Taking snapshots of employee health

With drug costs continuing dramatic rise, health-risk assessments could gain momentum
By Sarah Dobson
|Canadian HR Reporter|Last Updated: 04/04/2010

Just before Steve Scanlan stepped on a treadmill as part of a work-sponsored health-risk assessment, he was advised he should first meet with a cardiologist. Tests done earlier at the executive session revealed he had an irregular heartbeat.

“It’s the kind of thing they tell you, ‘Nothing to be alarmed about’ but they just told you you’ve got something abnormal and they can’t explain it,” said Scanlan, head of HR at Macquarie Canada, provider of banking, financial, advisory, investment and funds management services in Toronto. “It does make you worry a little bit... But better that than being among the three per cent (of conditions) that could be fatal if they don’t get the work done.”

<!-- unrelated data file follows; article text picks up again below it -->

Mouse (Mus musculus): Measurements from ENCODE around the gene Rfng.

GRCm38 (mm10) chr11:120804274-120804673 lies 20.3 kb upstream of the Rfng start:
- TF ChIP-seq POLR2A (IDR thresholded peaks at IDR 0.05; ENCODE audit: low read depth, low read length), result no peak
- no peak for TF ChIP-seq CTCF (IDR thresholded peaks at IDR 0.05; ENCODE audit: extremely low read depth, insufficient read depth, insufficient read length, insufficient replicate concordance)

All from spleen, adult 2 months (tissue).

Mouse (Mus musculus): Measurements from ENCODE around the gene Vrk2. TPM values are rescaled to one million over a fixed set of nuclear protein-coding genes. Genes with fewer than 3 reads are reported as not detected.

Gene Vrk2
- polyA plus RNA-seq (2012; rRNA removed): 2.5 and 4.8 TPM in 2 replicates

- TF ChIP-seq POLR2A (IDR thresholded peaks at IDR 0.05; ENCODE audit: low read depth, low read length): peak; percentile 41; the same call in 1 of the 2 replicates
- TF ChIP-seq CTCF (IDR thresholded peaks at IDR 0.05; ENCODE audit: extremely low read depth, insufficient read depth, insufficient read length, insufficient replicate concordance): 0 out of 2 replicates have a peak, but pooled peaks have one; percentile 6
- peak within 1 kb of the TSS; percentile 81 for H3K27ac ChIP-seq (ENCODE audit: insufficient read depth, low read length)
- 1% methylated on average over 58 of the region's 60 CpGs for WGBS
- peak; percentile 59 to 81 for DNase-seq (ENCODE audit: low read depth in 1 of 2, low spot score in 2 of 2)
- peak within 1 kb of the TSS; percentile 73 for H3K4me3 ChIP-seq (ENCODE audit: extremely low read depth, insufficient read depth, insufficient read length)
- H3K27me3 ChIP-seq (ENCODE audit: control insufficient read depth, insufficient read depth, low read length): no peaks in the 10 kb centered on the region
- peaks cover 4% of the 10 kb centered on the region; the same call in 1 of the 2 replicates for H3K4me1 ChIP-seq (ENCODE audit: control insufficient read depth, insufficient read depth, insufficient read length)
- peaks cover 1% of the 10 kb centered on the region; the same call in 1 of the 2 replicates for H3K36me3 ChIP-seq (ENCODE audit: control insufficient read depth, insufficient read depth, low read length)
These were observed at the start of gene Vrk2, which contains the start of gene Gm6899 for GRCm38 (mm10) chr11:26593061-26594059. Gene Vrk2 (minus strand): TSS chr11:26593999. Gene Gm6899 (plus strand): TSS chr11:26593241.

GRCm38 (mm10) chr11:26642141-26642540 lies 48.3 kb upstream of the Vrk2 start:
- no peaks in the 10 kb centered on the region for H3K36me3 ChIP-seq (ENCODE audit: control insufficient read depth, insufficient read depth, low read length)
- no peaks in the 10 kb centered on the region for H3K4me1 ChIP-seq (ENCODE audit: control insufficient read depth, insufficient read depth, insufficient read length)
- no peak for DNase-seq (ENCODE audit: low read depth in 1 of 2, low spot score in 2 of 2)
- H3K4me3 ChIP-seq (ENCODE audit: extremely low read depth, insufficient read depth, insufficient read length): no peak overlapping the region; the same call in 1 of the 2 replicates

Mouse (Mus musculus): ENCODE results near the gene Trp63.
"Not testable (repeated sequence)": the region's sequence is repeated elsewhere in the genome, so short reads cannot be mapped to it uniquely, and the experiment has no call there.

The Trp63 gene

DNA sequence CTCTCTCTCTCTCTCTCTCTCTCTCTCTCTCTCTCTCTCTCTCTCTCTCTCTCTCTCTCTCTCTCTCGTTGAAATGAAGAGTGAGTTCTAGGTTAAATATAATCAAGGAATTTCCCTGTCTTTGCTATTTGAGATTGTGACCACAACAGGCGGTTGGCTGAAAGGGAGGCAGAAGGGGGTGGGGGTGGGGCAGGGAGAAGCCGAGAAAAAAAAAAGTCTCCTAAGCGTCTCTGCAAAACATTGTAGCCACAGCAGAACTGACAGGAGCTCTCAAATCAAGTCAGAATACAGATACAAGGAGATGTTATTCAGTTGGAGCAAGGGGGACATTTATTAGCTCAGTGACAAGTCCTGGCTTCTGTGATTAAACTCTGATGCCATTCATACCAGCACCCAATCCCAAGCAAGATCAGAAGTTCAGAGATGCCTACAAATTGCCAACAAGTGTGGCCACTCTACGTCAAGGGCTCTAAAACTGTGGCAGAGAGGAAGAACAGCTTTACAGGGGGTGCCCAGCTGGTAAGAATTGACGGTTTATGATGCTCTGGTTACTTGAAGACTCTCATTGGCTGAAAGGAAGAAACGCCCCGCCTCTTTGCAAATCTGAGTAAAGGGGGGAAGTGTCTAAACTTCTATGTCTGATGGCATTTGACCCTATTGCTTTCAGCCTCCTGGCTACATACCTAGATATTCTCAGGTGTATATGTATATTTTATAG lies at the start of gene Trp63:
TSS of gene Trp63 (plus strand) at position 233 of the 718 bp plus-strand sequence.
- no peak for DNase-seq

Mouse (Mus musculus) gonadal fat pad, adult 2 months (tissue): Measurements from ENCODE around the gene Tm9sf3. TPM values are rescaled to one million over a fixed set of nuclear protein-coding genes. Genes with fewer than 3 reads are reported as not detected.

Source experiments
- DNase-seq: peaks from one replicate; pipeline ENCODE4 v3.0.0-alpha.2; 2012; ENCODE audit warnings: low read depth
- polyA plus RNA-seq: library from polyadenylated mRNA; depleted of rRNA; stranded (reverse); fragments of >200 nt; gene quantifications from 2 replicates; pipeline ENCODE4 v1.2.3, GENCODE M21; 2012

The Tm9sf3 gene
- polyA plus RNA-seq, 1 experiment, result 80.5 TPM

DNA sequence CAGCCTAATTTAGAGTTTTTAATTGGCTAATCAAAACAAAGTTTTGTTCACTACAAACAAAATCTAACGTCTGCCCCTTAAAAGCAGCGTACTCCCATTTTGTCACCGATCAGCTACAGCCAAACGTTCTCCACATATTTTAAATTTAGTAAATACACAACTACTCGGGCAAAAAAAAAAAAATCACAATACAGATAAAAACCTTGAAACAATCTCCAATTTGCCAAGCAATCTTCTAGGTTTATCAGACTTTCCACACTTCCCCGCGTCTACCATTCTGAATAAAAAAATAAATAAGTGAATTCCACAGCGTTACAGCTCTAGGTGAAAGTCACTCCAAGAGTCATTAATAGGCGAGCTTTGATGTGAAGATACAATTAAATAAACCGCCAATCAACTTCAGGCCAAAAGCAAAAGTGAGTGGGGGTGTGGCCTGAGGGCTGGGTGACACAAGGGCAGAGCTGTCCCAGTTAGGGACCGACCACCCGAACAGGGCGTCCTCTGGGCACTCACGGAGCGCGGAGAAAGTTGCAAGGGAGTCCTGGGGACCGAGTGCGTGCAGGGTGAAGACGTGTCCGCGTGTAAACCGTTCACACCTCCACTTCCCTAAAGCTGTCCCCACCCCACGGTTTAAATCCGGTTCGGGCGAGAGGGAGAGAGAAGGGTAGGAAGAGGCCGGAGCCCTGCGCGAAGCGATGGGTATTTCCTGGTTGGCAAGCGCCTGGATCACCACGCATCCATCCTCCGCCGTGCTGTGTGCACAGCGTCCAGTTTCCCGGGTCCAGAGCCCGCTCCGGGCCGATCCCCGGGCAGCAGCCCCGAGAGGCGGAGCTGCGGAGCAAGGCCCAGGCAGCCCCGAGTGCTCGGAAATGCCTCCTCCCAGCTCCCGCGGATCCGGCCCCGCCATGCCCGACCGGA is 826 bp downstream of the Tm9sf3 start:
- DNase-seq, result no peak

The $1,700, five-hour assessment included tests for heart disease, hardening and narrowing of the arteries, bone density, respiratory function, visual acuity and prostate cancer, an abdominal ultrasound, chest X-ray, fitness appraisal, blood and urine tests and nutrition evaluation. At the end, a comprehensive report showed Scanlan where he sat within his norm group.